Skip to content

🔬 "Microplastic Pollution in the US"

Water Nerds

Photo by FLY:D / Unsplash

Table of Contents

Host: Analies Ross-Dyjak
Guest: Dr. Scott Coffin | Research Scientist | California Water Board
Category: 🔬 Research | Microplastics

Subscribe now

Podcast’s Essential Bites:

[2:22] “We've known about microplastics since 1970. The first scientific recording was published in the journal Science. And there they found microplastics in every sample they looked for in the Gulf of Mexico. And they were particularly concerned about the ability of these plastic particles to act as a Trojan horse for other contaminants that are already out in the environment. And for about 30 years, there was almost radio silence from the scientific community on microplastics.

[3:26] “Here we are in 2022 and we are finally taking the issue seriously. And I think that the way that we got here is that in the past three years, we've learned that […] it's not just an ocean issue, it is an everywhere issue. And in particular, we're finding it in 94% of drinking water samples in the United States, 83% of samples worldwide, we're finding it in people's blood, our lungs, our placenta, we are pooping it out. It's only a matter of time before we find that this may be an issue for human health, because we're all being exposed and we don't fully understand what the health effects are yet.”

[4:13] “The concept of microplastics is really a very basic one to understand. The original concern was that plastic particles can be ingested when they're below a certain size range by organisms in the ocean, and now we understand by humans. And that's really what we define as microplastics. There's no one definition for it. However, we do have a legal definition in California. Basically, anything smaller than five millimeters is considered microplastics. But really, the concern is that when you ingest these synthetic particles, they are reacting with our body's internal mechanisms that typically are able to digest what we encounter. And we can't digest plastic particles. And so they stick around and they can cause toxicity.”

[5:51] “One of the reasons it makes it so difficult to determine what the harm is from these plastic particles [is that] it's not just one thing. It's thousands of different polymers and they are ranging and shapes and sizes, each with their own unique combination of chemicals that are added to them. And often we don't even know what these chemicals are. The regulations in the United States state that above a certain amount of material, I think it's 10,000 pounds, you have to you have to disclose what the chemicals are. Anything below that the chemical industry can make it and they don't have to tell the government or they don't have to tell the citizens what the chemicals are, what they do to the human body or aquatic ecosystems. And so we're being exposed to approximately 300,000 unique chemicals that humans have created and we have toxicity information for about 1%.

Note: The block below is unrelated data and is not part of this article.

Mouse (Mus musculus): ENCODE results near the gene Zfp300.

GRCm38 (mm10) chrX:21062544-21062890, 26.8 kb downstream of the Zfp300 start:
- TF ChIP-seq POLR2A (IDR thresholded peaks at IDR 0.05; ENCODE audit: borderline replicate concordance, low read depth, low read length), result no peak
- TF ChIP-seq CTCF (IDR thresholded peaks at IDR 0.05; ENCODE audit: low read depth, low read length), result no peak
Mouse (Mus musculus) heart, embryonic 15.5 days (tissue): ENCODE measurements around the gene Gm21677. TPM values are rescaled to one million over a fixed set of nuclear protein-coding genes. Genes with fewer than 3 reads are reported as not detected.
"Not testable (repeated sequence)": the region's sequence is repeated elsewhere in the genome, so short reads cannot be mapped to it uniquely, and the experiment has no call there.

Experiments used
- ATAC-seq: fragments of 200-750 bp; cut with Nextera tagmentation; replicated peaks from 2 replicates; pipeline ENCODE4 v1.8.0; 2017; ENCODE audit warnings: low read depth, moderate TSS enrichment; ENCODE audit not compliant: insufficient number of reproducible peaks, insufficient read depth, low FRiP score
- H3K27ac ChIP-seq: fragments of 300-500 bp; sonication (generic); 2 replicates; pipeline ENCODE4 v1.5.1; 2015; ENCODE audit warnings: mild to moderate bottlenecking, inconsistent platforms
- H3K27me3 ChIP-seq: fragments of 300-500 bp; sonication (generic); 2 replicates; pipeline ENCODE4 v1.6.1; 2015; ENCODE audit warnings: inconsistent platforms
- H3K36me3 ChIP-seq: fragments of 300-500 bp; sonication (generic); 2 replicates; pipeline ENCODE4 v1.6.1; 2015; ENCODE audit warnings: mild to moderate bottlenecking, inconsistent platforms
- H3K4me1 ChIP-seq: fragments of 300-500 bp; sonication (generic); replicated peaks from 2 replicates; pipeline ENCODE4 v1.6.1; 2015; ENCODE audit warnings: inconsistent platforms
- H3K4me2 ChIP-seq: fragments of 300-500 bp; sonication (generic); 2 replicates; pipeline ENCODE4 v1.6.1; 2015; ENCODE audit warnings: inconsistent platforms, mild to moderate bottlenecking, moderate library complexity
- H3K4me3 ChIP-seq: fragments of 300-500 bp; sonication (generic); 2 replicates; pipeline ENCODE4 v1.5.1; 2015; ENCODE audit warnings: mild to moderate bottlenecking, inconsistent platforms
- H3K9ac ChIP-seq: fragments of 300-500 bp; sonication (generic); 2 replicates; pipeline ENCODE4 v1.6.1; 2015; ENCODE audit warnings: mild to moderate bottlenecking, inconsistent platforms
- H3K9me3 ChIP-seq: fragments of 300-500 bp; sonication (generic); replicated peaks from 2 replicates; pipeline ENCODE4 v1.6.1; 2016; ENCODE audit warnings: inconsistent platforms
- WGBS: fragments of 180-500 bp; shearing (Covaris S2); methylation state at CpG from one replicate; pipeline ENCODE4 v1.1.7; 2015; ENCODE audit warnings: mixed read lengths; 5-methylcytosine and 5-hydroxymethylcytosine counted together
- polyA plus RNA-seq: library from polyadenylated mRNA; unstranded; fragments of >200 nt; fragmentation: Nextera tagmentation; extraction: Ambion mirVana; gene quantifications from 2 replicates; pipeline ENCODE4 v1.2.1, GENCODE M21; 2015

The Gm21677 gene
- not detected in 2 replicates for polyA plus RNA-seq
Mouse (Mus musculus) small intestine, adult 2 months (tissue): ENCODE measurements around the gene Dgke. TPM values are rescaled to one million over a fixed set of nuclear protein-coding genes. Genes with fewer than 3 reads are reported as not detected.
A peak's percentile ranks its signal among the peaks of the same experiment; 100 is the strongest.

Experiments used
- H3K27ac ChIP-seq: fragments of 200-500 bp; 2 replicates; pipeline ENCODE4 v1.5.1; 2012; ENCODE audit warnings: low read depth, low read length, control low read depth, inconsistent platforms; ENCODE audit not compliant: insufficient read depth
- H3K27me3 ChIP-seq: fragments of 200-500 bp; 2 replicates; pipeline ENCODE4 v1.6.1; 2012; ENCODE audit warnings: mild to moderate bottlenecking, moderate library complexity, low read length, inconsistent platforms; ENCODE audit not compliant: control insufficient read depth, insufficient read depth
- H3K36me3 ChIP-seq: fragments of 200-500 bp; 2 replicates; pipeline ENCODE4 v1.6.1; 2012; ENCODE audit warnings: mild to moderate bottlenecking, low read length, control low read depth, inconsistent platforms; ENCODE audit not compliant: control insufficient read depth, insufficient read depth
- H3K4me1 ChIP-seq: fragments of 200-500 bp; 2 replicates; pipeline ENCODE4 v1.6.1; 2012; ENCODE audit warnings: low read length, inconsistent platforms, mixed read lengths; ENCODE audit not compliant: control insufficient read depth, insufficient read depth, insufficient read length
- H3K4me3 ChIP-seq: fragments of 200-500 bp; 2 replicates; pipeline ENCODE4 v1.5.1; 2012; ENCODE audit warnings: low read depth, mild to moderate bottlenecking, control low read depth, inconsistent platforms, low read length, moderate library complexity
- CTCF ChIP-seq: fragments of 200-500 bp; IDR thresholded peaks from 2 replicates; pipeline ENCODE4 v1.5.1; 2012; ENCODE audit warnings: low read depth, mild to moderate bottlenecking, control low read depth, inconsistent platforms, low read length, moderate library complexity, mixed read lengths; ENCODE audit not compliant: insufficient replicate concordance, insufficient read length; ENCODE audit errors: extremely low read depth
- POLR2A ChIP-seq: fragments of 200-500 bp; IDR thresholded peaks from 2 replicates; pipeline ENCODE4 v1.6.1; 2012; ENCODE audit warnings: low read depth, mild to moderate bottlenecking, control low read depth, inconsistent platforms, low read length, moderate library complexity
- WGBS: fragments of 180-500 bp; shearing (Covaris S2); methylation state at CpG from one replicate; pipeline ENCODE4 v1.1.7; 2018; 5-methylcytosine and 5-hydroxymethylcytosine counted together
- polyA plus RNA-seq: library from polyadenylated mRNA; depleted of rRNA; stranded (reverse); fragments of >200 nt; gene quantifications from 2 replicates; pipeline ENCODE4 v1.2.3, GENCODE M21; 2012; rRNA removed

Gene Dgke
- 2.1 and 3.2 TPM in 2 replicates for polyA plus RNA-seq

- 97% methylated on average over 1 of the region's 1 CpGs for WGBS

[7:55] “The talking point from the industry has always been that plastic is inert, […] meaning it doesn't react. And in a way they're right. When plastic enters the environment, it breaks down so slowly, because it is inert. But inert doesn't mean non-toxic. And that has fooled people, regulators, scientists, the common citizen into thinking that it's safe. And we didn't really start learning that plastics are in our bodies until the past few years. And we didn't need to know whether or not it's inert to be concerned. The average person, whether they know a lot about toxicology or little is going to feel uneasy about having plastics in their lungs, in their blood, in their unborn children. […] We just haven't really started looking for it in the right places until just recently.”

[9:26] “California is addressing the issue from so many angles right now. […] All the way from rethinking our economy, and what it means to have materials flow through a society. All the way down to how do we monitor for microplastics in our drinking water, and what does that mean for our health. And how can we reduce the impacts or mitigate those impacts. We're not just thinking about human health, we're also addressing the impacts to the aquatic ecosystem, the terrestrial ecosystem and other earth system processes. […] The California Attorney General just issued a subpoena against Exxon Mobil for disinformation and manipulating the public into thinking that recycling has solved the plastic issue.

Rating: 💧💧💧

🎙️ Full Episode: Apple | Google
🕰️ 17 min | 🗓️ 05/05/2022
✅ Time saved: 15 min

Additional Links:
Hydroviv Blog

Subscribe now

Comments

Latest